Christian Pulisic covered his face as he walked off. Tyler Adams, Weston McKennie and Kellyn Acosta gathered for a group hug. Tim Weah, DeAndre Yedlin and Sean Johnson sat on the field in a small circle with their cleats off.
"It hurts after a tough loss like that when we feel like we could have had more," Pulisic said, managing a voice only just above a whisper. "We don't want to feel like this again."
The United States' return to the World Cup ended with a 3-1 loss to the Netherlands on Saturday in the round of 16. While the Oranje extended their unbeaten streak to 19 games and advanced to a quarterfinal with Argentina, the Americans contemplated how far they came and how short they fell.
Defensive lapses gave the Dutch a treat as Memphis Depay scored in the 10th minute and Daley Blind in first-half stoppage time.
U.S. hope revived when Pulisic's cross hit the trailing foot of second-half substitute Haji Wright and popped over goalkeeper Andries Noppert and into the net in the 76th. But Denzel Dumfries, named after actor Denzel Washington, scored on a volley in the 81st after assisting on the first two goals.
"The American public should be optimistic," said Gregg Berhalter, the first person to play for and coach the U.S. team at a World Cup. "When you look at the way we wanted to play and did play, it should be positive."
The U.S. hasn't reached the quarterfinals since 2002 and was eliminated in the first knockout round, just like in 2010 and 2014.
After the American failure to qualify for the 2018, Yedlin was the only holdover on a roster that was the tournament's second-youngest, averaging just over 25 years.
"Now they know that feeling of what it's like to lose after putting so much into it," the 29-year-old defender said, "and the feeling of defeat from the past can only fuel success in the future."
The U.S. is winless in 12 games against European opponents at the World Cup since 2002 and has won once and lost seven in knockout rounds since the championship launched in 1930.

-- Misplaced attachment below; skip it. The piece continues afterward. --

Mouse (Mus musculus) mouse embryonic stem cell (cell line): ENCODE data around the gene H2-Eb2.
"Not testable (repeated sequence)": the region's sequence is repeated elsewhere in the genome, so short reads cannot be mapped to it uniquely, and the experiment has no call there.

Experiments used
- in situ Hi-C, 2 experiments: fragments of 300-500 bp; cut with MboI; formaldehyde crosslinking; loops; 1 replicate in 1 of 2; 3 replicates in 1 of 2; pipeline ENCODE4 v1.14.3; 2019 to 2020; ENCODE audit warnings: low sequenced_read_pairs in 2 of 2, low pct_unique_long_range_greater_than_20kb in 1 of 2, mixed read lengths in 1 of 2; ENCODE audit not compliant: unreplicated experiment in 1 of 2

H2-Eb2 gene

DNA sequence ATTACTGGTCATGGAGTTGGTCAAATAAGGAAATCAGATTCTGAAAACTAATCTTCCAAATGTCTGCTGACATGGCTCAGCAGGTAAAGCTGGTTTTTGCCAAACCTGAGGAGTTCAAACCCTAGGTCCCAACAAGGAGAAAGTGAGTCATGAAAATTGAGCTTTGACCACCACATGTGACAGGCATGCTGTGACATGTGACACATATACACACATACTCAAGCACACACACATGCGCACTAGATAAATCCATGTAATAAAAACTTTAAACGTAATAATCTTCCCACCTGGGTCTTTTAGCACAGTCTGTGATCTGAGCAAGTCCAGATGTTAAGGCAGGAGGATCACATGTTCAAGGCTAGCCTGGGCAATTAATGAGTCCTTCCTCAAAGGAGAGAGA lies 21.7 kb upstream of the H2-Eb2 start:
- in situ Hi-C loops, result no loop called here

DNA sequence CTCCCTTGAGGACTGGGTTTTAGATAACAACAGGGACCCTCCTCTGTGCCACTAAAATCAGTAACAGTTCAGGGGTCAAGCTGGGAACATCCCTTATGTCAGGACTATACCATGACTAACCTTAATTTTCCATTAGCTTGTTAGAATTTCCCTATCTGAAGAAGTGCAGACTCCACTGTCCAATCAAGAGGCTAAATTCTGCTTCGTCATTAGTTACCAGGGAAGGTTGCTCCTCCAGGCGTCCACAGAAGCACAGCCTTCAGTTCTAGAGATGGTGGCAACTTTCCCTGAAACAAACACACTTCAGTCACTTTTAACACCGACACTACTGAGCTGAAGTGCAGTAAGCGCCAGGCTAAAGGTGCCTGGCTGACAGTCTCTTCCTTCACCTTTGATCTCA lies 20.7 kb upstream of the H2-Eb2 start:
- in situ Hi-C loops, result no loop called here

"This tournament has really restored a lot of belief, restored a lot of respect to U.S. soccer and to soccer in our country," McKennie said. "I think we've shown that we can be giants eventually. Maybe we may not be there yet, but I think we're definitely on our way."
Before a crowd of 44,846 at the renovated Khalifa International Stadium, Pulisic had a chance to put the U.S. ahead in the third minute. McKennie knocked a poor clearance back into the penalty area, but Noppert blocked his point-blank shot with his left thigh.
"I thought I was way offside when it happened, but I still hit it and he made a good save," Pulisic said.
The Dutch went ahead when Cody Gakpo played the ball to Dumfries on the right flank. Depay sprinted into the penalty area as Adams failed to track him, and Dumfries one-timed a cross that Depay redirected inside Matt Turner's far post for the first goal against the U.S. during the run of play in the tournament.
Blind scored in the first minute of stoppage time. Following a throw-in, Dumfries got a cross around Adams and Blind beat a late-arriving Sergiño Dest to the ball at the penalty spot for his first international goal in eight years.
Wright entered in the 67th and scored his second international goal on the unusual touch from three yards out, sparking U.S. hopes. But Dumfries was left unmarked by Tim Ream and Antonee Robinson and scored off Blind's cross from six yards for his sixth goal.
"When you play a team with so much quality like that and you give them three, four chances, they're going to put three or four away," Adams said. "We can show that we can hang with some of the best teams in the world, some of the best players in world, and that's a lot of progress for U.S. soccer."
Players didn't want to leave the field at first, wanting more time together.
"Just putting perspective and reflecting on the journey," Yedlin said. "Just giving thanks to the Earth. After every training and game we try to do a thing called grounding. It just helps put in perspective to come, good or bad."
Others absorbed the defeat without words.
"Just looking around that locker room, the silence is deafening," Turner said. "We all want to create moments for people back at home to fall in love with the game and tonight was not one of those nights, unfortunately."
Depay took sole possession of second in the Dutch career scoring list with 43 goals, trailing only Robin van Persie's 50.
The Americans begin the 2026 cycle with a match against Serbia on Jan. 25 in Los Angeles.
From The Associated Press
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